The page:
The Coming Wave Page #53
MA: Yes of course, it is once again the collision between two different evolutionary currents. Immigration from other countries is sparking a baby boom in some areas while the resident population is declining as a whole. It is an uneven picture. One wave is reproducing and spreading while the other current is falling further and further behind even meeting the fertility rate necessary to maintain their population.
That is what we mean when we speak of differentiation between members of a species. Differentiation in reproductive strategies to the same environment is a pretty telling marker of evolutionary conflict.
Q: I believe that I have a good handle on this subject now; can I summarize what I have heard?
MA: Of course, go ahead.
Q: This discussion originated when we speculated on the future of our species in a changing environment. You have since tried to teach me some of the dynamics involved in making such a prediction.
What I now understand is that from the beginning our species has been subject to at least two different evolutionary strategies involving reproduction, fertility rate and species expansion. Good so far?
MA: Excellent, and especially the part where you say “at least two”, because there are many factors involved - but these two paradigms are easiest to understand. Please go on.
Q: Our current large population numbers are the results of countless surges, crashes and plateaus of population growth. During this long evolutionary development, some varieties of humans have risen to prominence then completely disappeared due to competition from a better adapted group.
MA: There is nothing wrong with the word variety but you might be better served to use the term groups.
Q: Point taken. These surges in population growth by one or more groups are described, by you, as waves.
Q: There have been large waves like the one out of Africa, the one across the Bering Strait and the expansion of the Old World into the new. But there have been lots of smaller waves within those events - like Clovis Man and others. The current wave started after the Black Death and the migration to the New World. That wave (which you and I have been calling the First Wave) rolled across the planet and finally peaked in the early 60’s.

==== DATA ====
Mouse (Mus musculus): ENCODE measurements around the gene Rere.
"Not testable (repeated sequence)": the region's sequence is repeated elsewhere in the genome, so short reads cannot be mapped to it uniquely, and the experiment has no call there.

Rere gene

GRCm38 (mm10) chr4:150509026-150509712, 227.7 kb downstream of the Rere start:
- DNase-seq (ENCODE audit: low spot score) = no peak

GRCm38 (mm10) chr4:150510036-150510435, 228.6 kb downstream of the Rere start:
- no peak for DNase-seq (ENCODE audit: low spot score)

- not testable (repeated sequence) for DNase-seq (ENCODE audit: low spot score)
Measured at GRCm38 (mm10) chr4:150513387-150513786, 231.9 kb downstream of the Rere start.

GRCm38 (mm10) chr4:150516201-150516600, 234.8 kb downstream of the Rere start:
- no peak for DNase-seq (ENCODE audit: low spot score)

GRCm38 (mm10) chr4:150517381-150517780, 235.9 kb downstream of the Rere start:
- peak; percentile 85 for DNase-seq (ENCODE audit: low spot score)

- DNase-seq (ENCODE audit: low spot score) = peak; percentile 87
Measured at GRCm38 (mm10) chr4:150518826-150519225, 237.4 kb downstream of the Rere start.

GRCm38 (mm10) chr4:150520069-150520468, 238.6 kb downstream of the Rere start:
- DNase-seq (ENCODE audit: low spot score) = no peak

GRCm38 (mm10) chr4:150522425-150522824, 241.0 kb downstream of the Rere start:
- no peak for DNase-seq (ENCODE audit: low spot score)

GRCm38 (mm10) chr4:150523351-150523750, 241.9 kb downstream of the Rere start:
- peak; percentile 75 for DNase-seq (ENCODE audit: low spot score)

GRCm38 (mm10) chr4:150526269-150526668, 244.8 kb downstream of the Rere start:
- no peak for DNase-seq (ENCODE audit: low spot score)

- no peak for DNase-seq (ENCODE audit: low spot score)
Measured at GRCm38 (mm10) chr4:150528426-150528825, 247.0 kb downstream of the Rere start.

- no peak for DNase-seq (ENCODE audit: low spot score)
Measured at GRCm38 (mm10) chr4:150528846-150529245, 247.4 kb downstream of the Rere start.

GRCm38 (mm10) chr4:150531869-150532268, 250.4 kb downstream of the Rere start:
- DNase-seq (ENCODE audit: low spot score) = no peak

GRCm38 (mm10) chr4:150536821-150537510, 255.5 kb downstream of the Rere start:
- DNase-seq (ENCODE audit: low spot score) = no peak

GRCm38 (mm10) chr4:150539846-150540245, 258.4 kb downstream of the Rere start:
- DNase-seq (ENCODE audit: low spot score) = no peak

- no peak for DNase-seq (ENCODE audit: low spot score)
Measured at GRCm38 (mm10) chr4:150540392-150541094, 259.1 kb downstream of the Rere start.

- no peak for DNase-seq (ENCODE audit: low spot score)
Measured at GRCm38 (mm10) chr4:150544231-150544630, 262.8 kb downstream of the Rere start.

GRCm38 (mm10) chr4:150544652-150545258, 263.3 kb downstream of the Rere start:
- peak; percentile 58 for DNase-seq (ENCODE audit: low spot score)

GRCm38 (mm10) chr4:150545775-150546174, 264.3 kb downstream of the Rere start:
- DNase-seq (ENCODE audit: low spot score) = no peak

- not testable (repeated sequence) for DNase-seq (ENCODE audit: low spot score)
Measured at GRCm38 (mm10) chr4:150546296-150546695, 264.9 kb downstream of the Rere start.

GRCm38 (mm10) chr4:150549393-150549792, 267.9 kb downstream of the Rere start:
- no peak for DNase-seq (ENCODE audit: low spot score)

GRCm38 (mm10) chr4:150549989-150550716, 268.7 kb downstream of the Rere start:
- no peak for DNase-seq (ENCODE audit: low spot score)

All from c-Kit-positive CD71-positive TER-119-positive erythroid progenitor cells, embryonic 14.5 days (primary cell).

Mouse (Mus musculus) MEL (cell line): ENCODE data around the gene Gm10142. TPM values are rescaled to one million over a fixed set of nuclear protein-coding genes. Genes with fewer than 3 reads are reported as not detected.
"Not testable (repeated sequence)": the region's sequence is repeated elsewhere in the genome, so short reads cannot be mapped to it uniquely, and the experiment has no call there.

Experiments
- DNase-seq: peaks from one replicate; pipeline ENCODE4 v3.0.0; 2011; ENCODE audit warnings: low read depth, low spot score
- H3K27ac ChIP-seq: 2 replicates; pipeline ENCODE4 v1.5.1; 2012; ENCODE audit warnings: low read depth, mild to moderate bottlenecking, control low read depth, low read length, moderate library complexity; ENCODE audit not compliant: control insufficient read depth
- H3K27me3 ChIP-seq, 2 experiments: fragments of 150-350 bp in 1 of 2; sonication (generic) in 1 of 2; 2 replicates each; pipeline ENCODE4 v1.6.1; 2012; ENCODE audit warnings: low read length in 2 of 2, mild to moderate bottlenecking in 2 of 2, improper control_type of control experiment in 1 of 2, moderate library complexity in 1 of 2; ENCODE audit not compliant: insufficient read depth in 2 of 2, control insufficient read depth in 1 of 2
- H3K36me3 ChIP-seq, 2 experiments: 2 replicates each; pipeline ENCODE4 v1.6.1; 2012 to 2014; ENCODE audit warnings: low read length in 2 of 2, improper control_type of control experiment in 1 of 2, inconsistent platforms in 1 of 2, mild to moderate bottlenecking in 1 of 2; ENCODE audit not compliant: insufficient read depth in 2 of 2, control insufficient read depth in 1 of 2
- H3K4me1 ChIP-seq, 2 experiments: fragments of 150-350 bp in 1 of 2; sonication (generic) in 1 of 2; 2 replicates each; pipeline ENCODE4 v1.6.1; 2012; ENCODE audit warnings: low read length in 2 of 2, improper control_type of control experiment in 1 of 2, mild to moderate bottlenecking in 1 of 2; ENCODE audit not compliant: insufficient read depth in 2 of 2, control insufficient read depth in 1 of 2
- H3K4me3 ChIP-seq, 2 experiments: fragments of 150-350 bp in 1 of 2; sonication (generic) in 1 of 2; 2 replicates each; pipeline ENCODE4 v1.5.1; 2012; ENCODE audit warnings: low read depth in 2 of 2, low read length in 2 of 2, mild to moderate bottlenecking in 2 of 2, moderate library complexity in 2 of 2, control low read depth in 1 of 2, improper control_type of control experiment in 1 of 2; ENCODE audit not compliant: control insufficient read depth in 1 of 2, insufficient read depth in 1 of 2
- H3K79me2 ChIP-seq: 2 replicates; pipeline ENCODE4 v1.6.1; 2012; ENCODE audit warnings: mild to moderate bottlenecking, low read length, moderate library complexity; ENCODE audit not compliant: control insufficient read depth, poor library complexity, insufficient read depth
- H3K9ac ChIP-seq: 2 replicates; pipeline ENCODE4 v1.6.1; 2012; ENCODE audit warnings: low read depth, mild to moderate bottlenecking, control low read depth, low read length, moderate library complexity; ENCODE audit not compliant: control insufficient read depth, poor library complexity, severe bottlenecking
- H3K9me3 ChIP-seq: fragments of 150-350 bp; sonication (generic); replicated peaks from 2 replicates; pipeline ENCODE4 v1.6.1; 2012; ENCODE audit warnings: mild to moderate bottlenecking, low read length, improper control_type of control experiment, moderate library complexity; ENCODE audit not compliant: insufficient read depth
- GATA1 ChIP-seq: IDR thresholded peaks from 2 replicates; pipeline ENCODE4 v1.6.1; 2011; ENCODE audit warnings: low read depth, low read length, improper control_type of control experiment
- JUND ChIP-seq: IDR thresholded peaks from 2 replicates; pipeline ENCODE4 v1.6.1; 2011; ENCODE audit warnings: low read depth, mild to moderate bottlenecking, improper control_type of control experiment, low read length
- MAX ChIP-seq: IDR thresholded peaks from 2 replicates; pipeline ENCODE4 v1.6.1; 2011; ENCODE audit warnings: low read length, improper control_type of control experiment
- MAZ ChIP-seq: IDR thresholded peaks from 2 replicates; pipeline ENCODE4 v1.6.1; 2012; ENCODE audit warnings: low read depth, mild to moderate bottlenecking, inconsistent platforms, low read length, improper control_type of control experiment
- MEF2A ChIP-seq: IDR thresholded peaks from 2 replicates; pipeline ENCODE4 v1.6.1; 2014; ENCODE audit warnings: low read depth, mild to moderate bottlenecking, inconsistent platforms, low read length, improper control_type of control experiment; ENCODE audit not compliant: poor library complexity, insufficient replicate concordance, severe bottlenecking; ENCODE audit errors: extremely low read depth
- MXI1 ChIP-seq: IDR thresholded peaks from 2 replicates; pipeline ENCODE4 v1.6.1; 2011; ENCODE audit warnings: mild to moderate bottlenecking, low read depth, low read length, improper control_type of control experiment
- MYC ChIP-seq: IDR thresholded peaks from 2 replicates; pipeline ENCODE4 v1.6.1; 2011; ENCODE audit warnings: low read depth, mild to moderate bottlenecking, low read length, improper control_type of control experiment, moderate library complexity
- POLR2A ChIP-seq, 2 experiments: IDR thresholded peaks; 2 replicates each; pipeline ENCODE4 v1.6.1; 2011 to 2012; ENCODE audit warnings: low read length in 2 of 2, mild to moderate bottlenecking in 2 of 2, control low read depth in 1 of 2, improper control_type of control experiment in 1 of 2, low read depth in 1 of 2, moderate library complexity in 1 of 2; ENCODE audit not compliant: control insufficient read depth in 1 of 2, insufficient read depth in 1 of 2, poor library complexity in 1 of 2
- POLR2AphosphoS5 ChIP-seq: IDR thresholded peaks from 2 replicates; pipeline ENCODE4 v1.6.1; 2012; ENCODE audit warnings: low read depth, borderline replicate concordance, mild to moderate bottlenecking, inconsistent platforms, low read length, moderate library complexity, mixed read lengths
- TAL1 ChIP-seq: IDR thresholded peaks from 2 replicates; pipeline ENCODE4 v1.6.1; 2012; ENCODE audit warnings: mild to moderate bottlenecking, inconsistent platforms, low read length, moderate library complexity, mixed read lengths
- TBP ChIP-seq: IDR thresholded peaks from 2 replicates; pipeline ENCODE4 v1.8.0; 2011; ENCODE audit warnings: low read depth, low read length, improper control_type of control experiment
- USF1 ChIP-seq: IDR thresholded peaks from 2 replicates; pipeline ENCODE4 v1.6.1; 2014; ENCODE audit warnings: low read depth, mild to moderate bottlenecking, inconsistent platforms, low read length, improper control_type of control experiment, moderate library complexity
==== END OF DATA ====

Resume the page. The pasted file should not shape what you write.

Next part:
From that time on the rate of increase in the total number of humans has been slowing. However, there are cross currents within that decrease in rate - as there are with many other species. I also understand that there are very distinguishable traits associated with what is called an “r-selected” species, such as early maturity, a large number of offspring, limited or no parental long term investment in these offspring, and that this behavior normally leads to a rapid expansion of that species and a sudden collapse in their numbers.
There are also distinguishable traits associated with what is called a “k-selected” species, such as late maturation, few offspring and a large investiture in those offspring, and that this behavior typically leads this group to fully occupy the habitat, at that point their numbers level off and arrive at some type of balance with their environment.
MA: That is pretty close.
There is one caveat that I should add. In old school Biology we would normally think of any single species as either K or R selected. The understanding that there are multiple expressions of both these traits within any given species, while not controversial, is new. Not a large point but one that could be questioned.
Q: I understand that, although it is difficult to see how you could not see the different strategies in our species.